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Revista bio ciencias

versión On-line ISSN 2007-3380

Revista bio ciencias vol.7  Tepic  2020  Epub 28-Abr-2021 

Original Articles

Morphological and agronomic variability of bean germplasm cultivated in Oaxaca, México

A. L. García-Narváez1 

S. Hernández-Delgado1 

J. L. Chávez-Servia2 

N Mayek-Pérez1  3  * 

1Instituto Politécnico Nacional, Centro de Biotecnología Genómica. Blvd. Del Maestro s/n esq. Elías Piña, Col. Narciso Mendoza, 88710, Reynosa, Tamaulipas, México.

2Instituto Politécnico Nacional, Centro Interdisciplinario de Investigación para el Desarrollo Integral Regional, Unidad Oaxaca. Hornos 1003, Col. Noche Buena, 71230, Santa Cruz Xoxocotlán, Oaxaca, México.

3Universidad México Americana del Norte. Primera s/n, Col. El Círculo, 88640, Reynosa, Tamaulipas, México.


In México, farmers do bean (Phaseolus spp.) seed mixes at sowing as a cushion strategy against climatic variation (rainfall patterns) during the crop cycle, mainly rainfall patterns. This practice is poorly documented on their effects on bean genetic population structure. The objective of this work was to characterize the morphological variability of 75 bean accessions cropped through six regions of Oaxaca: Mixteca, Sierra Norte, Sierra Sur, Istmo, Valles Centrales and Cañada. The hypothesis was that there is significant morphologic and agronomic variability in Oaxaca’s bean germplasm which is related to geographical origin. Germplasm was grown in pots under greenhouse conditions at Reynosa, Tamaulipas, and was randomized under a randomized completely experimental design with three replications. The morphologic and agronomic variability were broad and the most explicative traits were leaf area; 100-seeds weight; days to pod formation, filling and maturation. Despite no relationship between geographical origin and clustering based on morphological traits were found, germplasm was grouped according to ethnic origin. The identified groups were Mixteca-Istmo, Sierra NorteMixteca and Cañada-Sierra Sur-Valles Centrales.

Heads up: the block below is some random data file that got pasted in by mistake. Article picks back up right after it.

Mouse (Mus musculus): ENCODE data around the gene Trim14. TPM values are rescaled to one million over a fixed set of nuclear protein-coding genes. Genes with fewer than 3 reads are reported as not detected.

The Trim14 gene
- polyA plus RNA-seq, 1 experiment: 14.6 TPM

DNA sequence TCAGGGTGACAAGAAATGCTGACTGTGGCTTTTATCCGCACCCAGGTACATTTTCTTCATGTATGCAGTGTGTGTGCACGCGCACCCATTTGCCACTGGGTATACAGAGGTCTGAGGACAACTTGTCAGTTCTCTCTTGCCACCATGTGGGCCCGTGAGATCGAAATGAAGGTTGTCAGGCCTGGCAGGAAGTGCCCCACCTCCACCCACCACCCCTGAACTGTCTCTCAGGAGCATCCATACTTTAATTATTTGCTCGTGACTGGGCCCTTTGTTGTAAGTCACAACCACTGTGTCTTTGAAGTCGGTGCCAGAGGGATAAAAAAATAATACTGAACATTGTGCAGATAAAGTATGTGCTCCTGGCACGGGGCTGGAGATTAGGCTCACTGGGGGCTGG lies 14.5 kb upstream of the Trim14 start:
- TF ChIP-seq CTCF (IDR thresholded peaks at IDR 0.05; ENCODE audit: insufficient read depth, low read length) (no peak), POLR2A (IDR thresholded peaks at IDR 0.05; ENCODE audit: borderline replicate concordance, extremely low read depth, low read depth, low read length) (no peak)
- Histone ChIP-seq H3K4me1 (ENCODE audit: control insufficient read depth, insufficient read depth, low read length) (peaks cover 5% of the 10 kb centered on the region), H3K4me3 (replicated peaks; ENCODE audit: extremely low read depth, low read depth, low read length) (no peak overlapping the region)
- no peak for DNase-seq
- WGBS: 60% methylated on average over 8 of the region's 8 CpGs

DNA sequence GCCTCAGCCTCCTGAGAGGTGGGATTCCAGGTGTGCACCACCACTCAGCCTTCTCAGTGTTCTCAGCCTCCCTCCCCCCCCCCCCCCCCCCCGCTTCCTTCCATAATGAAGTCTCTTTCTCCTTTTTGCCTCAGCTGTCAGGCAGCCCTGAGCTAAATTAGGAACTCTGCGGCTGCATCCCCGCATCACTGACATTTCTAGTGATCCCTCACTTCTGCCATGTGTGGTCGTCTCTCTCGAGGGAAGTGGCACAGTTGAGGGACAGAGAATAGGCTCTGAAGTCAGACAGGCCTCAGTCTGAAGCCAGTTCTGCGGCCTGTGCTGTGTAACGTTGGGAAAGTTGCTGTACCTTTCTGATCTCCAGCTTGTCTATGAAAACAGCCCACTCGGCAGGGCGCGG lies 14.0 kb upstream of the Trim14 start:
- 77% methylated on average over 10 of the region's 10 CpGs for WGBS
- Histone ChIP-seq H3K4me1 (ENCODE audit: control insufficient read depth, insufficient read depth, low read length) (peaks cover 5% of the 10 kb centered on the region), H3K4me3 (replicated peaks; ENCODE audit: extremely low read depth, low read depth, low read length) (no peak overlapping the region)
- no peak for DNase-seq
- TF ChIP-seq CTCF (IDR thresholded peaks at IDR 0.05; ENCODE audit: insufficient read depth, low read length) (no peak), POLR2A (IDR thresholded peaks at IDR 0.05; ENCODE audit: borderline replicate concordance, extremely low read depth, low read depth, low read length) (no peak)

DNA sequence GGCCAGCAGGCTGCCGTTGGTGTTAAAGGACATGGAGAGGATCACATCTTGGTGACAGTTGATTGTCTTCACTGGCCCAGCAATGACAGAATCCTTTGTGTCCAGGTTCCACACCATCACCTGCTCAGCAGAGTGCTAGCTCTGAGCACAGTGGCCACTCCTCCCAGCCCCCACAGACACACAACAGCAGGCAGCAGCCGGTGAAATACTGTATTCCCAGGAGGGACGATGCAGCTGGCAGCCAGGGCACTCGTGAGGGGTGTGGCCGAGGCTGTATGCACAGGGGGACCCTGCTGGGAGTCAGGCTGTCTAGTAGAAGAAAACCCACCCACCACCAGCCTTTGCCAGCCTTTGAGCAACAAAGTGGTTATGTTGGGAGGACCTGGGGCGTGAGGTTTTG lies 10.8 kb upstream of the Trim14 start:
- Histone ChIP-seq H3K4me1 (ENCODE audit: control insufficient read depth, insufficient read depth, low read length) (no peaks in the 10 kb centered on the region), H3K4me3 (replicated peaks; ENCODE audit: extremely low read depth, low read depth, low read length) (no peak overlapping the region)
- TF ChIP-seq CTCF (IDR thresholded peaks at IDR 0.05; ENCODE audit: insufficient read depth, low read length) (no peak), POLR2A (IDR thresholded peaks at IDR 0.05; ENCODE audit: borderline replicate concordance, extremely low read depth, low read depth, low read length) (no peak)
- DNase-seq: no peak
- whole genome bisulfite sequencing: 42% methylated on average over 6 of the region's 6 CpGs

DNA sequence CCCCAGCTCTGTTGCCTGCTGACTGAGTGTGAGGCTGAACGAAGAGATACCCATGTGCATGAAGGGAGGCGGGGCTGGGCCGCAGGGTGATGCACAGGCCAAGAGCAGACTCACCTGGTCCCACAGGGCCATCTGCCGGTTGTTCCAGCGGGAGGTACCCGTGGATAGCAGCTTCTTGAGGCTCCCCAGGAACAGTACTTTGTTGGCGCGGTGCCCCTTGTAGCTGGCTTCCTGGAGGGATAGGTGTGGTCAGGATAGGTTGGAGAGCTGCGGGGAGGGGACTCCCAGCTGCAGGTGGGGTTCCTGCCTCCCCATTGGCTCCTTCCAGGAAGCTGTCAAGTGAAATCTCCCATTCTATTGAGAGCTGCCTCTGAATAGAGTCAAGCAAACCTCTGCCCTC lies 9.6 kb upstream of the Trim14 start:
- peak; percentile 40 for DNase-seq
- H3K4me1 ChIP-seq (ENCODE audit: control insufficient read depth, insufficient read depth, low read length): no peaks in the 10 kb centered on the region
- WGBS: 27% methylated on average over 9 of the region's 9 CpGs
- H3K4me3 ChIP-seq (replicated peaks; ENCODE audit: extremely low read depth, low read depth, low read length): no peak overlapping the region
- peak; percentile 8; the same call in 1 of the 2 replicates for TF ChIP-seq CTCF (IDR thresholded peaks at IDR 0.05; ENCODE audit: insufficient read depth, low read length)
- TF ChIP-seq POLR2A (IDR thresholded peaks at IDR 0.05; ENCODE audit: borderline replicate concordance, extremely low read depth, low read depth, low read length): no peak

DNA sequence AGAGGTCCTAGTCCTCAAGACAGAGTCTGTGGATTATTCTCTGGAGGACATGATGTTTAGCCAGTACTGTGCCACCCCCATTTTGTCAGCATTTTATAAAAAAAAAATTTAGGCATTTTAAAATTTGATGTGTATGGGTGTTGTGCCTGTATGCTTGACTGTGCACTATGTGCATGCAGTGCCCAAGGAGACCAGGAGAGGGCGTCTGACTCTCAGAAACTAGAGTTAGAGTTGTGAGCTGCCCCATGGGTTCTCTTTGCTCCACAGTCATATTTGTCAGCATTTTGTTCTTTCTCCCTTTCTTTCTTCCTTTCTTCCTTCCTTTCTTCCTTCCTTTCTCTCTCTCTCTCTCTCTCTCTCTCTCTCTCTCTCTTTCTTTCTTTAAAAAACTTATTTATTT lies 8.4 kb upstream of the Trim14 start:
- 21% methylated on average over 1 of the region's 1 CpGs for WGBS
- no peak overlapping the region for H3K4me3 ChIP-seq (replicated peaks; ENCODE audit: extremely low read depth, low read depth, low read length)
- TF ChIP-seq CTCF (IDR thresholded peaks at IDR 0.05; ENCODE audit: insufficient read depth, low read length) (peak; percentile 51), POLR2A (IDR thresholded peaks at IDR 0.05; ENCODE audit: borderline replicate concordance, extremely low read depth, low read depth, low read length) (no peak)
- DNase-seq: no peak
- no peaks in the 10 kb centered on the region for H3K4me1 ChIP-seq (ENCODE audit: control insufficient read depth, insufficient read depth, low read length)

KEY WORDS: Phaseolus vulgaris L.; morphological traits; genetic resources


En México, los agricultores frecuentemente mezclan sus semillas de frijol (Phaseolus spp.) al momento de la siembra como estrategia de amortiguamiento ante la variación climática (lluvias) durante el ciclo de cultivo. Sin embargo, poco se sabe sobre el efecto de dicha práctica en la estructura genética del frijol en manos de los agricultores. El objetivo de este trabajo fue caracterizar la variabilidad morfológica y agronómica de 75 accesiones de frijol, cultivado por agricultores de las regiones de Oaxaca: Mixteca, Sierra Norte, Sierra Sur, Istmo, Valles Centrales y Cañada. La hipótesis fue que existe variabilidad morfológica y agronómica significativa en el germoplasma oaxaqueño de frijol y que está se relaciona con el origen geográfico. El germoplasma fue cultivado en macetas en invernadero en Reynosa, Tamaulipas, se aleatorizó en un diseño experimental completamente al azar con tres repeticiones. La variabilidad morfológica y agronómica fue amplia; las variables más explicativas de la variabilidad fueron área foliar; peso de 100 semillas y los días para la formación, llenado y maduración de vainas. Aunque no hay relación entre el origen geográfico y el agrupamiento con base en caracteres morfológicos, el germoplasma se agrupó de acuerdo con la etnia de origen. Los grupos identificados fueron Mixteca-Istmo, Sierra Norte-Mixteca y Cañada-Sierra Sur-Valles Centrales.

PALABRAS CLAVE: Phaseolus vulgaris L.; caracteres morfológicos; recursos genéticos


Mesoamerica is the center of origin, domestication and diversification of several crops that currently are major components of world food, especially for Mexico. In this sense outstand species are maize (Zea mays L.) and beans (Phaseolus sp.) due to their contribution to familial economy and feeding, as well as their social-cultural value for marginalized communities of Mexico and low costs (Hernández-López et al., 2013; Chávez-Servia et al., 2016).